Table Of Contents
The Environmental and Energy Study Institute (EESI) has long recommended that energy use and climate change should play a central role in decisions made regarding land use. EESI's landmark paper, Energy and Smart Growth: It's about How and Where We Build, commissioned by the Funders' Network for Smart Growth and Livable Communities in 2004, made great strides in raising awareness of how community development – buildings, modes of transportation, even landscape design – directly relates to greenhouse gas emissions. Subsequently, EESI built a partnership with the American Planning Association to develop educational tools to enable planners to better incorporate a climate change lens and energy sustainability into their daily work. Through this partnership, EESI embarked on an analysis of how state climate action plans address land use issues and found that it is a new and evolving aspect of this process. What follows is a summary of the findings, with web links to the plans being referenced, wherever possible. It is our hope that this summary will encourage those working on plans, whether at the regional, state or local level, to focus on land use reform as a key element for reducing greenhouse gas emissions and our reliance on fossil fuels.
The past few years have seen significant progress in the development of state climate action plans. Because each state represents unique geographic and socioeconomic conditions, the actions taken by states to address climate change cover a broad range of strategies and are now in various stages of development and implementation. Historically, California has been a frontrunner in progressive environmental policy, and here again it continues to lead in addressing climate change. California is currently implementing several pieces of legislation related to energy and climate change, including those that focus on land use and transportation. As of July 2009, there are 37 states implementing a state climate action plan. These plans vary significantly, with some having advisory groups tasked with creating climate mitigation recommendations, while some already have passed legislation implementing specific land use practices. Among the 13 states with no formal climate action plan in progress, five have signed on to regional climate change agreements to lower greenhouse gas emissions by certain target times. In total, 42 of the 50 states have taken formal steps to address climate change through some means, whether by a statewide climate action plan or regional agreement. It must be noted that this report is focused on actions through July 2009; further measures taken by states after this time period were not included in this report.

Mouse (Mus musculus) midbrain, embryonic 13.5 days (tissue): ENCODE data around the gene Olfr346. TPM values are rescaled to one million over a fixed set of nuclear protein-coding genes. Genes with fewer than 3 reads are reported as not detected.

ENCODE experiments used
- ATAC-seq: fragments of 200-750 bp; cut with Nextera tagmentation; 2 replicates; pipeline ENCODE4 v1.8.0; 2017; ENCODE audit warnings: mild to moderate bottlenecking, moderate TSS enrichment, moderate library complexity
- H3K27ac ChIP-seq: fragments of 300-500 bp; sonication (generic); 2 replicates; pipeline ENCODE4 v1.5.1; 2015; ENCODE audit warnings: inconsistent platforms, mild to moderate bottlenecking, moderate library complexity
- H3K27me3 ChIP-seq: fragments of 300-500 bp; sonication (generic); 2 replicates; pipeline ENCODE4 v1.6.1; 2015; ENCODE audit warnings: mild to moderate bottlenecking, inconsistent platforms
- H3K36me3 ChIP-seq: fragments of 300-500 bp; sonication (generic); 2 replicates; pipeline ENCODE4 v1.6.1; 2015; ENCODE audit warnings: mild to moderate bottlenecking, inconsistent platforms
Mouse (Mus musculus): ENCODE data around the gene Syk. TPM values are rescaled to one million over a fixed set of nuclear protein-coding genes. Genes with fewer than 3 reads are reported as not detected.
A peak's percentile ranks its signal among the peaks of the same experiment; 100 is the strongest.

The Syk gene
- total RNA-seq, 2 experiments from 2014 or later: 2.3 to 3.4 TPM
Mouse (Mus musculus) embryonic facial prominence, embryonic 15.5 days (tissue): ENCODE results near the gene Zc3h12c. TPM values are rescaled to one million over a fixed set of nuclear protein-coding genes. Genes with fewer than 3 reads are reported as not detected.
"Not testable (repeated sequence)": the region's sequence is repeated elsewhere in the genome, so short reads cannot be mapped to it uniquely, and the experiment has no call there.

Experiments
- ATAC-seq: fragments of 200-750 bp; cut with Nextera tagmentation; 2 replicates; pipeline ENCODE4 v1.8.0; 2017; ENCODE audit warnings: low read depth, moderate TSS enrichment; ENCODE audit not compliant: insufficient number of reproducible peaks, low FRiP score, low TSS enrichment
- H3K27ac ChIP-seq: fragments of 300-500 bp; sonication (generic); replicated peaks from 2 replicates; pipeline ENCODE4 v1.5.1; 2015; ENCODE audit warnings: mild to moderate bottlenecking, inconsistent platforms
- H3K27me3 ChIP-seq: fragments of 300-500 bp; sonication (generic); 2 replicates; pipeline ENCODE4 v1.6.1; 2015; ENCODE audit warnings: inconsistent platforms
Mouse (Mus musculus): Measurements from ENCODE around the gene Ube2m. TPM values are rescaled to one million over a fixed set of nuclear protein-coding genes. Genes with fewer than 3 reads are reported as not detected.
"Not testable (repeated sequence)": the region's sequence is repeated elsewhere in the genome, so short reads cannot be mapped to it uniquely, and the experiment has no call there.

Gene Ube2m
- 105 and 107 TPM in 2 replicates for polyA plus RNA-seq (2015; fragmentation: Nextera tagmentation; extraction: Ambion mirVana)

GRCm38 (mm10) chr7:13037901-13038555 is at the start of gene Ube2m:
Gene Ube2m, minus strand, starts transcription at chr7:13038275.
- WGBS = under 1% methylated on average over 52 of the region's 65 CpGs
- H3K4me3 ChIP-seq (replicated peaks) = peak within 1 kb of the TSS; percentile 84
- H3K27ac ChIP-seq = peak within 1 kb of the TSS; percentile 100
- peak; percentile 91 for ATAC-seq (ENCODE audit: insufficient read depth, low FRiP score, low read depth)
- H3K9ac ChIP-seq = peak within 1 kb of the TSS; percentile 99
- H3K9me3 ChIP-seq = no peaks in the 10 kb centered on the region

This analysis particularly looked at the type of land use policies and practices included, as well as their frequency among state plans. Specifically, the study examined state plans for their inclusion of transportation, green building, and land use or “smart growth” practices. Among these three areas, transportation practices were the most dominant feature of many state action plans, along with, to a lesser degree, green building policies. Some common transportation policies incorporated into these plans included the adoption of California’s vehicle emissions standard (the country’s most aggressive standard), creating more mass transit options, and providing incentives to lower commuter vehicle miles traveled. Green building policies often featured stronger building codes and appliance standards, as well as financial incentives for consumers to purchase energy efficient materials. Specific smart growth practices appear to be the least likely component of state action plans. Those plans that included the most far-reaching and comprehensive measures to reduce greenhouse gas emissions were those most apt to incorporate smart growth practices.
A table at the end of this report provides a graphic display of the more specific aspects of urban planning incorporated into public climate action plans. Key actions, such as reducing VMT (vehicle miles traveled) or including transit-oriented, infill or mixed-use development, are labeled individually under each state’s plan. In addition, any greenhouse gas reduction targets adopted or regional climate action plans to which a state belongs are provided in the table.